When people in the greater Seattle area say “the Mountain,” everyone knows they are talking about Mount Rainier. Even in the bustling metropolitan areas, the mountain is like a looming sentinel that constantly pops into view when you turn a corner or crest a hill.
Like most Northwesterners, I became obsessed with the Mountain while I lived there for college. People would greet me with a casual, “how’re you doing,” to which I would reply, “Great! The Mountain’s out!” or “Doing well, caught a glimpse of Rainier this morning!” Each sighting felt like a treat, like being in on a private joke or given a handwritten note from a friend.
The volcanic giants of the Cascade mountain range were awe inspiring for a California native like me, but there is something to be said too of the jagged ridges of the Sierra Nevada and Carson Ranges that surround the town of Truckee. These mountains aren’t solitary sentinels, each peak leans into the next like old friends with their arms around each other.
When I looked up at Rainier I was a solitary watcher, a college student absorbed with her own narrowly focused life. I was absolutely enamored with the mountain’s beauty, her independence and autonomy. It’s fitting that at this point in my life, however, that I look up at a ranges of peaks that are fused together, connected by valleys and dips and collectively supporting fields of snow and granite.
I feel rooted in this area. Not only is my family a short two hour drive from here, but the Tahoe region as a whole is full of interconnected organizations and partnerships. The culture here is typical of most resort towns with an obvious polarization between tourists and locals. But it is also extremely welcoming to newcomers interested in contributing to the community’s well being and future.
In November I started a marketing and outreach related position at Sierra Business Council, a Truckee non profit that fosters the triple bottom line: economy, community and the environment. My time here is funded until September of 2016 through various partnerships, and I purposefully took this position to gain hands on experience in the environmental field. The project work forces me to exercise skills outside of the writing world and grow in ways that aren’t exactly part of my linear trajectory as a writer. Yet I am interacting with movers and shakers in this region on a daily basis and I become more and more attached to this area as time goes on.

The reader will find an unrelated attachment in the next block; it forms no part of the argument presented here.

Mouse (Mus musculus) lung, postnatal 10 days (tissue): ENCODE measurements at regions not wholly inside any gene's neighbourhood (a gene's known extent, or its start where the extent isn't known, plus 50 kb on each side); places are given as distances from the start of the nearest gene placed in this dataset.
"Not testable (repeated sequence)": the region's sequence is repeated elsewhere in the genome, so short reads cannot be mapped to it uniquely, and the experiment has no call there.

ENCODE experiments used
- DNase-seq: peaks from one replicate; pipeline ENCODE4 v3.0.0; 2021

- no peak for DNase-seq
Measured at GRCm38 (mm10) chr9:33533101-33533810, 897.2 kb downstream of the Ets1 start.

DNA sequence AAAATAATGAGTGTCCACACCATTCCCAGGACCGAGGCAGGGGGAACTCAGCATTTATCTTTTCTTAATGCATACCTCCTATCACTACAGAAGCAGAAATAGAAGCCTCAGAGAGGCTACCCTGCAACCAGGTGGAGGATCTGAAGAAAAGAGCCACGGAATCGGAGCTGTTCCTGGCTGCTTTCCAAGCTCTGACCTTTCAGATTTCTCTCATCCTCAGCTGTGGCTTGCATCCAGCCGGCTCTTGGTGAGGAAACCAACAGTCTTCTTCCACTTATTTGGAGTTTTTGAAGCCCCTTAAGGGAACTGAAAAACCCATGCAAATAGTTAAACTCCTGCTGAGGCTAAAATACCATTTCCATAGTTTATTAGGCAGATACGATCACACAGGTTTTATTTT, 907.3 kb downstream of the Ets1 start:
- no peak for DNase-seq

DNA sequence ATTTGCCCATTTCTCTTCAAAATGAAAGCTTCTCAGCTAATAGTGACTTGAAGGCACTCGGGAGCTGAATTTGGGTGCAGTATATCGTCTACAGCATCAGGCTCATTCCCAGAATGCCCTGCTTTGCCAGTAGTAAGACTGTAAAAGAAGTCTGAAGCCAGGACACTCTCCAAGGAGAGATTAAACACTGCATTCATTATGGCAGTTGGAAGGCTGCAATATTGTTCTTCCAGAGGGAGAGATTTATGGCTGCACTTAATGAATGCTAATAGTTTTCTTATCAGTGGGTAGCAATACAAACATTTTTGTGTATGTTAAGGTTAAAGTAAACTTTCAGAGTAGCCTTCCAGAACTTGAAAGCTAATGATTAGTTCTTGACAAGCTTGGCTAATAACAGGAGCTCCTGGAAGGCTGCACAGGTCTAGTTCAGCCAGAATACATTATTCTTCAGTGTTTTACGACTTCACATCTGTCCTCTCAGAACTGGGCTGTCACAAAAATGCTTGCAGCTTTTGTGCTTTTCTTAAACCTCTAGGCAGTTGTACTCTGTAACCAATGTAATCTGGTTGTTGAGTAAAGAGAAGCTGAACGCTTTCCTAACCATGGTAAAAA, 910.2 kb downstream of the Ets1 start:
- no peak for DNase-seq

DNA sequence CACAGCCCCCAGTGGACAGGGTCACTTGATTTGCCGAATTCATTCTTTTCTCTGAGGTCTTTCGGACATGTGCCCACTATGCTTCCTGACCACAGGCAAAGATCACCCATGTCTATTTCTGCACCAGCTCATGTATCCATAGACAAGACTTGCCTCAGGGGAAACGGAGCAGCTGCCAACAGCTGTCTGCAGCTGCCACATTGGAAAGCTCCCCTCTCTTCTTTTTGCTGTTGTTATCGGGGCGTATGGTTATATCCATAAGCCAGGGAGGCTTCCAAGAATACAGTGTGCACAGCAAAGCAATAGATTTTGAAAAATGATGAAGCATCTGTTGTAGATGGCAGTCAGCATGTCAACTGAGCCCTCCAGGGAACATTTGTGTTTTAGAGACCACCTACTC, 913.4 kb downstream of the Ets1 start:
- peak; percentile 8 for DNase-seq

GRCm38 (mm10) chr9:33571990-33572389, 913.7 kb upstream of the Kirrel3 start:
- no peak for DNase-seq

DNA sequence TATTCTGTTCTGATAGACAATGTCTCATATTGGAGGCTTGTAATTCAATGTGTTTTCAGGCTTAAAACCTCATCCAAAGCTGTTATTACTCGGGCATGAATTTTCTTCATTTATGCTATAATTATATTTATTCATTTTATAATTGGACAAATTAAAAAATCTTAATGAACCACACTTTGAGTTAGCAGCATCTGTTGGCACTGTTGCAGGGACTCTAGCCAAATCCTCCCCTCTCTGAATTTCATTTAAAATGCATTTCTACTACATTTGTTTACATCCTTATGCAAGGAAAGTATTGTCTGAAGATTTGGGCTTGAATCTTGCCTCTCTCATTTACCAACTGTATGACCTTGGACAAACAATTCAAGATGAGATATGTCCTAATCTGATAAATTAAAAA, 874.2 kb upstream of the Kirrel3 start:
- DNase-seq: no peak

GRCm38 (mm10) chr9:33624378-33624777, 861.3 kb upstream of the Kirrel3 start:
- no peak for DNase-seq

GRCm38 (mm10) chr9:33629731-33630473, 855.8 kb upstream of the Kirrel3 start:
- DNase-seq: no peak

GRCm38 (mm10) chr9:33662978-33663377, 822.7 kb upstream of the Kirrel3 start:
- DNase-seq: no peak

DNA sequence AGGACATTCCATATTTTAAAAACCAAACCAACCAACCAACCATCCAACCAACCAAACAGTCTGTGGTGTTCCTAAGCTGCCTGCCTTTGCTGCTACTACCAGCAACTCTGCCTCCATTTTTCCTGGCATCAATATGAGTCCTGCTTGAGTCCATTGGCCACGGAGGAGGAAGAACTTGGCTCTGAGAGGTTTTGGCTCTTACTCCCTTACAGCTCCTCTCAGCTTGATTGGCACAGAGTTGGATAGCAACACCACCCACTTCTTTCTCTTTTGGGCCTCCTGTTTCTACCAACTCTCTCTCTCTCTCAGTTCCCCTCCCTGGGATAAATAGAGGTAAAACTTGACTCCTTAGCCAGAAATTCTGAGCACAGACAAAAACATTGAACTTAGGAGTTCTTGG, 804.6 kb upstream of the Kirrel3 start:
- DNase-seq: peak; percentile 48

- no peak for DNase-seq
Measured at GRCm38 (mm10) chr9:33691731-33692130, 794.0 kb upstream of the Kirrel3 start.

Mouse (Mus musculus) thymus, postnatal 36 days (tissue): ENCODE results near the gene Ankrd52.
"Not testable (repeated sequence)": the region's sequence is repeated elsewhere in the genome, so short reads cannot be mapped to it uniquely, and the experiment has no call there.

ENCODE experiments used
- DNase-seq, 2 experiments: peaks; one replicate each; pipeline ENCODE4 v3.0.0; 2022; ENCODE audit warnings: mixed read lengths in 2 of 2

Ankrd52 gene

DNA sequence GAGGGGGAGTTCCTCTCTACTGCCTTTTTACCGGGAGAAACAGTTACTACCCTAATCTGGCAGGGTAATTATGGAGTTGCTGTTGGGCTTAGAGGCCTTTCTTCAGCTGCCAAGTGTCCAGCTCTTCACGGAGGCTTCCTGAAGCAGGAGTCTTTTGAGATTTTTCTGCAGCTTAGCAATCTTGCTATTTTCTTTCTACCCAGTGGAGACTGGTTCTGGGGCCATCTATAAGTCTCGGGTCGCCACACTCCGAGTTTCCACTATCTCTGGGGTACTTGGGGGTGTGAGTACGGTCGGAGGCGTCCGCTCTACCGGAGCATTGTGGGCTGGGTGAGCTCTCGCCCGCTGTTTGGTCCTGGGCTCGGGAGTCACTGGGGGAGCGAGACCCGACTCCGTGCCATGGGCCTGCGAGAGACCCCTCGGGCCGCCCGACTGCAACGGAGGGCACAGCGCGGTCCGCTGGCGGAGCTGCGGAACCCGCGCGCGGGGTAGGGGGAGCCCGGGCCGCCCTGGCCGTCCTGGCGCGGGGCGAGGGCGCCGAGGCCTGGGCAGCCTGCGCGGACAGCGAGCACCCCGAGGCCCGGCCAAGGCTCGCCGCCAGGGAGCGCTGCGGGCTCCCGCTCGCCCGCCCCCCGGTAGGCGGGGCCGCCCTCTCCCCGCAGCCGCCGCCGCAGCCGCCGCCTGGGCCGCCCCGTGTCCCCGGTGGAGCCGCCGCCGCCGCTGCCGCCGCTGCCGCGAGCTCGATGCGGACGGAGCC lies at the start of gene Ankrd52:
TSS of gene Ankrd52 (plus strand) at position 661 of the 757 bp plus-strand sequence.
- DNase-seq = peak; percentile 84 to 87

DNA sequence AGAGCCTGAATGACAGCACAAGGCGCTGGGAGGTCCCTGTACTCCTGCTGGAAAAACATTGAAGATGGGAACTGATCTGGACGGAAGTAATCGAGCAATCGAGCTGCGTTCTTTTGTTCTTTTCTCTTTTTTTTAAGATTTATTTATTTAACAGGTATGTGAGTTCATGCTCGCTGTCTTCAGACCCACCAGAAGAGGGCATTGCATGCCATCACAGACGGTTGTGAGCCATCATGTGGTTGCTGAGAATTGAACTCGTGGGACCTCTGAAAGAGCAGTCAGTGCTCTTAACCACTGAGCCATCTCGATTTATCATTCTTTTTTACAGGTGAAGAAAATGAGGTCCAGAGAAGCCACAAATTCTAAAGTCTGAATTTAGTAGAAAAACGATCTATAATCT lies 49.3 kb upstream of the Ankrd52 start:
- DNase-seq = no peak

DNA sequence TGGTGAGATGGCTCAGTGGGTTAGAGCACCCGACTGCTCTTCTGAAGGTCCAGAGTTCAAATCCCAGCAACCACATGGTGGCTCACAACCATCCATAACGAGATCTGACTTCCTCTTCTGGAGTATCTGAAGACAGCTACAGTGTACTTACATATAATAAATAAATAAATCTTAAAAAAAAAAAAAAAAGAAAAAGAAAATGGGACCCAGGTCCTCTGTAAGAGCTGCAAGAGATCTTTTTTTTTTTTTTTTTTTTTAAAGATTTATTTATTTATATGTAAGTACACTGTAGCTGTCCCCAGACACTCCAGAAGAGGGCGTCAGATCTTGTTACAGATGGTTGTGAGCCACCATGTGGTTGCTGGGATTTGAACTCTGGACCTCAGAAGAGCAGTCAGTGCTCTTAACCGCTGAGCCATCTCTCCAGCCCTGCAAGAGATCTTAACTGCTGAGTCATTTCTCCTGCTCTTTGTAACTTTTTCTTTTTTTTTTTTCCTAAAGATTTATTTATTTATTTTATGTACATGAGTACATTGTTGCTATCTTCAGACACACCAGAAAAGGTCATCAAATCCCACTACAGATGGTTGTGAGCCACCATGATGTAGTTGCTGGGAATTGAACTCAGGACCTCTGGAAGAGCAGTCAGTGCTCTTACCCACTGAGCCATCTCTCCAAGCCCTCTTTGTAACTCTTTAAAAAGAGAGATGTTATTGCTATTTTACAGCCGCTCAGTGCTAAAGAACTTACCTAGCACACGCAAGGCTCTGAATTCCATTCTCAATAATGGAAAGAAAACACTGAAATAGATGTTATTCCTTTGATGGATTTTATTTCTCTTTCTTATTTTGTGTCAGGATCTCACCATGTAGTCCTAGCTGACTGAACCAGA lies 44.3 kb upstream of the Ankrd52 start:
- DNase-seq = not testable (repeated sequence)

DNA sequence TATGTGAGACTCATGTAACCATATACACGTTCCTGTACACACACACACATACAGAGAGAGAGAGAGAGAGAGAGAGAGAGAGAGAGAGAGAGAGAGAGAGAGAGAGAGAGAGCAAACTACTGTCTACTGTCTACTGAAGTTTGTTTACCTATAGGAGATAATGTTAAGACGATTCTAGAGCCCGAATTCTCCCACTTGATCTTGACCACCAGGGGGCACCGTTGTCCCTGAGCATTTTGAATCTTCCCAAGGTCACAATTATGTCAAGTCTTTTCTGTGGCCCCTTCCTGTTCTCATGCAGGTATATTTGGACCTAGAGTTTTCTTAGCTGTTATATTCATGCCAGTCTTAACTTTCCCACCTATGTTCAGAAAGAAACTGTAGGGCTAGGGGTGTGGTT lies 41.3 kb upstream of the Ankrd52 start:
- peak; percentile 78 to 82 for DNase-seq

Both the landscape and people of Truckee fit my sense of self, my sense of place and my sense of community. I still feel inspired to be autonomous and capable, like when I looked up at Mount Rainier, but I also feel engaged and motivated to participate in community events. In addition beginning to feel integrated into the office dynamic at Sierra Business Council, I have volunteered with local youth organizations, joined a women’s ski group and found my niche in a like-minded circle of friends.
My day to day project work is just a cog in the well-oiled machine that is Sierra Business Council and at times I am frustrated to feel like just another entry level worker addressing climate change. My work is part of a larger whole, however, and is greater than I often realize.
As much as part of me still connects with and aspires to be that grand and powerful volcano up north, independent and resplendent all on her own, these days I am cheered to be among a range of fellows, be they in the Climate Planning department here in my office or the Tahoe region in general. Collective progress and support is a satisfying thing. It makes me love living in Truckee almost as much as the great view does.